I think that more often the real reason they want guns is because they really like guns. This by itself is a perfectly acceptable argument already. No need to gussy it up with a weird fear argument.

     

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  23.  
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    Lawrence D’Oliveiro, Sep 2nd, 2014 @ 3:22pm

    Re: The armor didn't appear to have had an impact on how many he shot

     

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  24.  
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    Lawrence D’Oliveiro, Sep 2nd, 2014 @ 3:24pm

    Re: The armor didn't appear to have had an impact on how many he shot

    But remember the number-one excuse that is commonly given for private citizens being allowed to carry weapons: that it would let you defend yourself from such an attack. If anybody had gone up against this guy, they wouldn’t have stood a chance.

    This is why gun advocates should be supporting a ban on body armour: it renders your “self-defence” weaponry useless.

     

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  25.  
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    Lawrence D’Oliveiro, Sep 2nd, 2014 @ 4:06pm

    Re: I own several rifles that will shoot right through most body armor

    Do you sleep with a rifle under your pillow?

    Do you carry a rifle when you’re on the town, just in case you run into an Aurora-type situation?

    Just wondering what you consider a practical application of the “self-defence” philosophy.

     

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  26.  
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    Anonymous Coward, Sep 2nd, 2014 @ 6:41pm

    Re: Re: The armor didn't appear to have had an impact on how many he shot

    Except body armour increases their own protection - that's especially important for people like armadillo drivers, who are likely to have their hands encumbered anyway.

    Like, I suspect, most people, I'm a selfish bugger who'd rather survive even if that means my attacker gets away than end up with us both dead. When what you're protecting is someone else's not very hard-earned cash, I suspect that's even more true.

     

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  27.  
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    Lawrence D’Oliveiro, Sep 2nd, 2014 @ 9:19pm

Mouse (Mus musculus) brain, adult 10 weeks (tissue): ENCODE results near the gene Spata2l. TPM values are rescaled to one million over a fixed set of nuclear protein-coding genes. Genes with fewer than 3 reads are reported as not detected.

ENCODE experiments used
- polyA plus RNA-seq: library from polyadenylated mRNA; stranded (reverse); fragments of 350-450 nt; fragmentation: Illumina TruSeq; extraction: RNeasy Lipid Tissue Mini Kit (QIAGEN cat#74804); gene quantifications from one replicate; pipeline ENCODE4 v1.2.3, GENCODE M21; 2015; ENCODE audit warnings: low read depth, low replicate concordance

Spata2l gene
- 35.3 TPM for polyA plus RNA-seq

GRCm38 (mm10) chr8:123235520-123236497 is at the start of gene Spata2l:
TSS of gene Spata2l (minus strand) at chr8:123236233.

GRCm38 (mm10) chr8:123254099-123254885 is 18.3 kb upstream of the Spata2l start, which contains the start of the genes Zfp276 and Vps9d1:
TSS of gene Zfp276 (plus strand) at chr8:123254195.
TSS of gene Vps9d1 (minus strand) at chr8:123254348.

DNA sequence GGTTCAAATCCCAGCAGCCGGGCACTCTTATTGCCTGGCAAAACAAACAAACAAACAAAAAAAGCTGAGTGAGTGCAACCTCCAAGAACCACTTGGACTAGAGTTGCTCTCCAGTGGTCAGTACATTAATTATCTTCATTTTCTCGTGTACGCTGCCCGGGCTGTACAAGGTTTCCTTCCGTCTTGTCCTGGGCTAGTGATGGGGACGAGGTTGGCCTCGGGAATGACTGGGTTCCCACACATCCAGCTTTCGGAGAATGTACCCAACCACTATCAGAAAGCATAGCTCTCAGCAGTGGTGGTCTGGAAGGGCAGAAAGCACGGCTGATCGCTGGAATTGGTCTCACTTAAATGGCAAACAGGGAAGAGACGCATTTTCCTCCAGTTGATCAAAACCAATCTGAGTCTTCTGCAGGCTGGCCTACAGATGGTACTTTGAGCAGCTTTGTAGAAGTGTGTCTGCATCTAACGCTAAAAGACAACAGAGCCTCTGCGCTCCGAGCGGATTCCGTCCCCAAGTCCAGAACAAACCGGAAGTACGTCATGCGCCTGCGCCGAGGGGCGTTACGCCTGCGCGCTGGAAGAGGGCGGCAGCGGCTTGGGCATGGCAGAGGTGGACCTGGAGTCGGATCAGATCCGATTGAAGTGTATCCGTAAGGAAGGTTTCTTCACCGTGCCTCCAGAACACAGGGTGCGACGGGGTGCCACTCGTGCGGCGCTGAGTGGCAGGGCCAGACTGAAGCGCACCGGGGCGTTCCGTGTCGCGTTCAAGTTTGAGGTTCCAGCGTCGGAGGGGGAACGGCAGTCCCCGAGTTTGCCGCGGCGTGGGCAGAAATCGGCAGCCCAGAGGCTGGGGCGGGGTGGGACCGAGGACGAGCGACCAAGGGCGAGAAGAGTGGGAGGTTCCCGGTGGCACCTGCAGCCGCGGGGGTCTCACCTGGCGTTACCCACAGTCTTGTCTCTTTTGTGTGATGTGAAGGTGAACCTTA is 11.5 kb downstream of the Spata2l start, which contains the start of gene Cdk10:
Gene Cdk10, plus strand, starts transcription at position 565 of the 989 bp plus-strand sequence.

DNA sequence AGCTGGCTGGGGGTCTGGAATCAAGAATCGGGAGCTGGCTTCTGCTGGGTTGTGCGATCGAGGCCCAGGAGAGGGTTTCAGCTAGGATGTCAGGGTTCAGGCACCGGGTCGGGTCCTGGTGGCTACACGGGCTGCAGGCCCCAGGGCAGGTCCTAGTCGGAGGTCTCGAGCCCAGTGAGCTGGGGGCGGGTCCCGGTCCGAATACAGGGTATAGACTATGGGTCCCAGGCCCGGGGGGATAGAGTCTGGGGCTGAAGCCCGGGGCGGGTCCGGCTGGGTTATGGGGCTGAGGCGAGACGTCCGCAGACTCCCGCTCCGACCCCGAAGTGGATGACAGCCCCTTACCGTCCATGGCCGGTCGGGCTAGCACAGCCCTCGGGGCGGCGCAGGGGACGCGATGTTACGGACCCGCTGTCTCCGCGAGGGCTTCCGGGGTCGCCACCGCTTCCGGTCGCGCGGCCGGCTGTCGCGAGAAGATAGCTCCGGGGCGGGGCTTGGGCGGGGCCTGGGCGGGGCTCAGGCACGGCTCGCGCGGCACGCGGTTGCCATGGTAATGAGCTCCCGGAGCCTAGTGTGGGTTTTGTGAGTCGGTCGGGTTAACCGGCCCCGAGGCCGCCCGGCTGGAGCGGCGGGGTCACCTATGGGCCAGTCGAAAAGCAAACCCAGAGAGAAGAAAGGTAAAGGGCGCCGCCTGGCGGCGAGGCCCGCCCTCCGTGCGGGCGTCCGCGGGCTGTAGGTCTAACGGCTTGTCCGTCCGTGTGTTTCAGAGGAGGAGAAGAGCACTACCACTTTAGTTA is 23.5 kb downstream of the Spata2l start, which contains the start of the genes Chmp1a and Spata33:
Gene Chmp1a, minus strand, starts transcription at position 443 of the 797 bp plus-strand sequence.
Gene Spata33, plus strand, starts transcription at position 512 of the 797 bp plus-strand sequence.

Re: Except body armour increases their own protection

    Only if you’re wearing it. Besides people walking around with guns on US streets, are we going to see them walk around in body armour now?

     

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  28.  
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    Anonymous Coward, Sep 3rd, 2014 @ 4:13am

    Re: Re: Except body armour increases their own protection

    Over here it is common for people who are actually in significant danger of being shot at to wear at least a bullet-proof vest.

     

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  29.  
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    Michael, Sep 3rd, 2014 @ 7:26am

    Re: Re: I own several rifles that will shoot right through most body armor

    Maybe that first paragraph was not clear. I don't own guns because I think they are good for self-defense. In fact, I am quite certain that my owning guns puts me at a higher risk of being shot by one.

    I own guns because I hunt, enjoy shooting, and like them.

    They all stay locked in proper safes when not in use - under the pillow seems like a great way to blow your own head off. I used to live just outside of Aurora and never felt that movie theater required me to protect myself (damn Hollywood studios making those violent movies though...).

    My point was not that self-defense was a useful argument for gun ownership, it was just that a crim comes at you in body armour, none of the weaponry you’re legally allowed to have at home is going to take them down is faulty - many guns can be effective against someone wearing body armor. They may be less lethal to someone in armor, and some guns are rather ineffective against someone in body armor, but I personally own some that would go through a chest plate, a chest, the back plate, and a cement wall behind the person - and these rifles are completely legal, safe, and have practical hunting applications right here in the US.

     

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  30.  
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    Lawrence D’Oliveiro, Sep 3rd, 2014 @ 5:21pm

    Re: actually in significant danger of being shot at

    Would you say this significant danger of being shot at correlates with having more guns around, or fewer?